Survey: Plurality of med students support 'trigger warnings'
- A recent survey of 259 med school students found that more students unequivocally support the use of trigger warnings in class than oppose them.
- The most common response was "maybe," though most students who gave that answer explained that they support trigger warnings for certain topics, just not in the form of a broad mandate.
A recent study conducted by a group of Ohio University med school professors found that their students are more likely than not to “support the use of trigger warnings.”
Professor Elizabeth Beverly, et al. surveyed 259 medical students for a study published in the most recent issue of Teaching and Learning in Medicine, finding that 31 percent absolutely support “the use of triggers warnings in medical education.”
Meanwhile, 39 percent of respondents said they would “maybe” support their usage, though many of those expressed generally-favorable opinions of trigger warnings, including one student who said they should be used before discussing “very deep issues that potentially could cause an emotional rise in someone.”
One student, for instance, acknowledged that “a picture of anything medically related shouldn’t be too distressing” for someone who is training to be a physician, but then asserted that “sometimes it’s nice to have a warning to mentally prepare yourself for the conversation or information presented.”
Conversely, only 29 percent of the students who were surveyed rejected the use of trigger warnings in the classroom entirely, citing concerns that they enable students to avoid difficult topics or inhibit the academic freedom of instructors.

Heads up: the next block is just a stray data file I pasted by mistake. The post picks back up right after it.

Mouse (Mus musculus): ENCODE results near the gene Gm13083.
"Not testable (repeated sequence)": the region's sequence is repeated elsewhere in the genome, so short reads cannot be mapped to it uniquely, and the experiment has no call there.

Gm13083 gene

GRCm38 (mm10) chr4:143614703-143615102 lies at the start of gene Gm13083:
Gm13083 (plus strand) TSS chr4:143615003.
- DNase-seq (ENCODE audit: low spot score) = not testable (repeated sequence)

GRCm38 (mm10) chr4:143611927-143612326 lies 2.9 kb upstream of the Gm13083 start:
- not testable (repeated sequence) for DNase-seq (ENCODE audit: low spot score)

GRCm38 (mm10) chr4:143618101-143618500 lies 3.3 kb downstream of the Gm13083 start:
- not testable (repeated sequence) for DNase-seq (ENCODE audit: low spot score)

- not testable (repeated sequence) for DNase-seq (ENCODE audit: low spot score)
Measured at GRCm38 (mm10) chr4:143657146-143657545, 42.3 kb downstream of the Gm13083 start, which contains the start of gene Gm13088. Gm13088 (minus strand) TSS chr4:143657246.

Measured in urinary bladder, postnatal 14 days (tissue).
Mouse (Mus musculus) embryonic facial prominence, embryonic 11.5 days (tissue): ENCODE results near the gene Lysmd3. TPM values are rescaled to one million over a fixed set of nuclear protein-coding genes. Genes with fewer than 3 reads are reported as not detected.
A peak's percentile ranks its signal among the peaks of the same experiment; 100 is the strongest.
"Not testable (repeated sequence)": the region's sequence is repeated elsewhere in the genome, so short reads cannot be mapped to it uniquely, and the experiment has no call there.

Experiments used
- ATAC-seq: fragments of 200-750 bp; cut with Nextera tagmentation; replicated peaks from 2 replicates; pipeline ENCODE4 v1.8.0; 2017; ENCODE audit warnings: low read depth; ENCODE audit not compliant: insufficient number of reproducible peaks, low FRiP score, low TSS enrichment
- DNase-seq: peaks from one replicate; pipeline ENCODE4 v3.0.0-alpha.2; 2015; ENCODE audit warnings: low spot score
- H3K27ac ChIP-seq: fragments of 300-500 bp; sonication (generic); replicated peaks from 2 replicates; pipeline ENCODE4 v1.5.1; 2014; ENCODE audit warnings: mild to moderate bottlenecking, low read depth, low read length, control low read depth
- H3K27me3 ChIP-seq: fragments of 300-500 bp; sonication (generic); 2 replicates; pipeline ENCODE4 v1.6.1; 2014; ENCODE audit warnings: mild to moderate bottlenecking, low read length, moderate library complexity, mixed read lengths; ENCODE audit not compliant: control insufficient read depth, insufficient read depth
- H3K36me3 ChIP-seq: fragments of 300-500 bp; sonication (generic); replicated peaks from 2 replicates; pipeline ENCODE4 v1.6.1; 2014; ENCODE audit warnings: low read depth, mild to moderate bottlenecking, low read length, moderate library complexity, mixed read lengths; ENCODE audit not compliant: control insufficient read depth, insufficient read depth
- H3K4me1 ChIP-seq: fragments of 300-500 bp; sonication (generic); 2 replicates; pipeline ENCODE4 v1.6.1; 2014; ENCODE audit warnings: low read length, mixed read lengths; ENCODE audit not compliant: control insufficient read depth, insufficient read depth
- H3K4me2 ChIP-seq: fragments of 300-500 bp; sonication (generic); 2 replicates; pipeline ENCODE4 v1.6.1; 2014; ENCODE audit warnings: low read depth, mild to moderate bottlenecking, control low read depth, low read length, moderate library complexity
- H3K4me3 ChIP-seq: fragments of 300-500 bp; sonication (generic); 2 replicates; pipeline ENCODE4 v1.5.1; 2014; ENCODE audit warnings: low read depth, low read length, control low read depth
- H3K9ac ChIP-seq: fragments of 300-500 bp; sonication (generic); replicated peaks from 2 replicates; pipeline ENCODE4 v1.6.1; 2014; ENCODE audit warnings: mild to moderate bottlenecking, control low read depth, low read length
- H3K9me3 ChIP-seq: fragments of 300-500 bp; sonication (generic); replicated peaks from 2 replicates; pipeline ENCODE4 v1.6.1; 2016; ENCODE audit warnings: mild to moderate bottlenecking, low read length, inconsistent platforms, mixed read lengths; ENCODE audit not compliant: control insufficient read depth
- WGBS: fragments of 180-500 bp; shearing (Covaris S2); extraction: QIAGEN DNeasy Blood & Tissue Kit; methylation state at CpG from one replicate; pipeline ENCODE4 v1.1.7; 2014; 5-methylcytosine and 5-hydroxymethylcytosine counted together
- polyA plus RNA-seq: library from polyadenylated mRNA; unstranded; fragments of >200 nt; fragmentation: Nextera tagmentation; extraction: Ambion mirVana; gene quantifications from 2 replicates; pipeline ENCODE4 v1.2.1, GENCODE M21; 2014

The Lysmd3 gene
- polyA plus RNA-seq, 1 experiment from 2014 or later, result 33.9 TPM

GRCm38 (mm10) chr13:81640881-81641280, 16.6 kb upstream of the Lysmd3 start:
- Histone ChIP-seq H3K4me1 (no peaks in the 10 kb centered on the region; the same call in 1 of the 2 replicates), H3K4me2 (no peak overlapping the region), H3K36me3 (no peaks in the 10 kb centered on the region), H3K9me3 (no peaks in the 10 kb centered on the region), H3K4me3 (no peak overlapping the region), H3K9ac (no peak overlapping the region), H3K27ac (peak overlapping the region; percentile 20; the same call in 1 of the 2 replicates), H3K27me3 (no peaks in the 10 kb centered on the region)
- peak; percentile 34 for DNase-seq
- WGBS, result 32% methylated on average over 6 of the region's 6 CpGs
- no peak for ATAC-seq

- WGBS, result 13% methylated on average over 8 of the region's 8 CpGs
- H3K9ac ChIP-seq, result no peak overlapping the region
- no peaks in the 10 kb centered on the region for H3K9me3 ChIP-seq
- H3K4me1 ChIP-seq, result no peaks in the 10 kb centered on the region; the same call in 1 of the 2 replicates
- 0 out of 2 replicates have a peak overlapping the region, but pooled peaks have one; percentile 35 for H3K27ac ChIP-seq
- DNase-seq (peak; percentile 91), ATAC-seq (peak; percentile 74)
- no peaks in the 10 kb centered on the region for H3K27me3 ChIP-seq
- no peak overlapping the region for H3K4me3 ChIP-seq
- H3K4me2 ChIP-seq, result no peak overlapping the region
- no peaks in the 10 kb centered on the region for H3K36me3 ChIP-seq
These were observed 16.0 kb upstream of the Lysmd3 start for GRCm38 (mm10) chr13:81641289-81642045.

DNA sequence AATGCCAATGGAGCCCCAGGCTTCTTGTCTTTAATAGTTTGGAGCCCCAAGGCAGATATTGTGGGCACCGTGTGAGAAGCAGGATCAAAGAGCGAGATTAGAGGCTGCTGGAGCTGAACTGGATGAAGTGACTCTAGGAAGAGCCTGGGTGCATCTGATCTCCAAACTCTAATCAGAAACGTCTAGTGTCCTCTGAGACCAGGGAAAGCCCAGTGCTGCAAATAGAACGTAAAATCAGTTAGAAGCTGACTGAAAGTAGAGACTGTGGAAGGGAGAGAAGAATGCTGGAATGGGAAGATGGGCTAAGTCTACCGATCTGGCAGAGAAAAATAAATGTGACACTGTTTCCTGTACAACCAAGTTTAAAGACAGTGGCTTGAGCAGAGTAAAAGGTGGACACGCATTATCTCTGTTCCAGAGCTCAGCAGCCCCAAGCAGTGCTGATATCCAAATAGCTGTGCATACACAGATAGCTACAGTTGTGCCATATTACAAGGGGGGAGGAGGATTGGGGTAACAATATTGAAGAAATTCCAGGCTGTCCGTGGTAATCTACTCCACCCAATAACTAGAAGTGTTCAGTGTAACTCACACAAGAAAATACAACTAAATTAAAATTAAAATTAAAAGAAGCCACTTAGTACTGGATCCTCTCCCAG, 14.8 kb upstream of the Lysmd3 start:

Beverly told Campus Reform that, at the very least, she and her peers have “identified a need to educate students about triggering topics and explain why trigger warnings can be very subjective to any one individual,” but clarified that since the survey is among the first of its kind, more research will need to be conducted before administrators consider mandating the use of trigger warnings in medical school classrooms.
“Research is needed to test the effectiveness of using triggering warnings in the classroom with both subjective (e.g., reflective writing, interviews) and objective measures (e.g., stress, depression, anxiety, empathy, knowledge questionnaires),” she explained, adding that “if future research shows trigger warnings improve knowledge, empathy, and wellbeing, trigger warnings would be a positive addition to the medical students’ curricula.”
“Our findings did not reach consensus for or against the use of trigger warnings in medical school. However, we did identify a need to educate students about triggering topics and, in turn, how to cope with this information,” Beverly and her colleagues write in the conclusion of their report.
“We need to teach our medical students how to deal with difficult feelings, thoughts, and physical reactions so that when they do encounter patients who share experiences that can be triggering, they know what to do,” the professors add, speculating that “trigger warnings may represent teachable moments for professors to offer insight and techniques on how to handle challenging situations in future patient encounters.”
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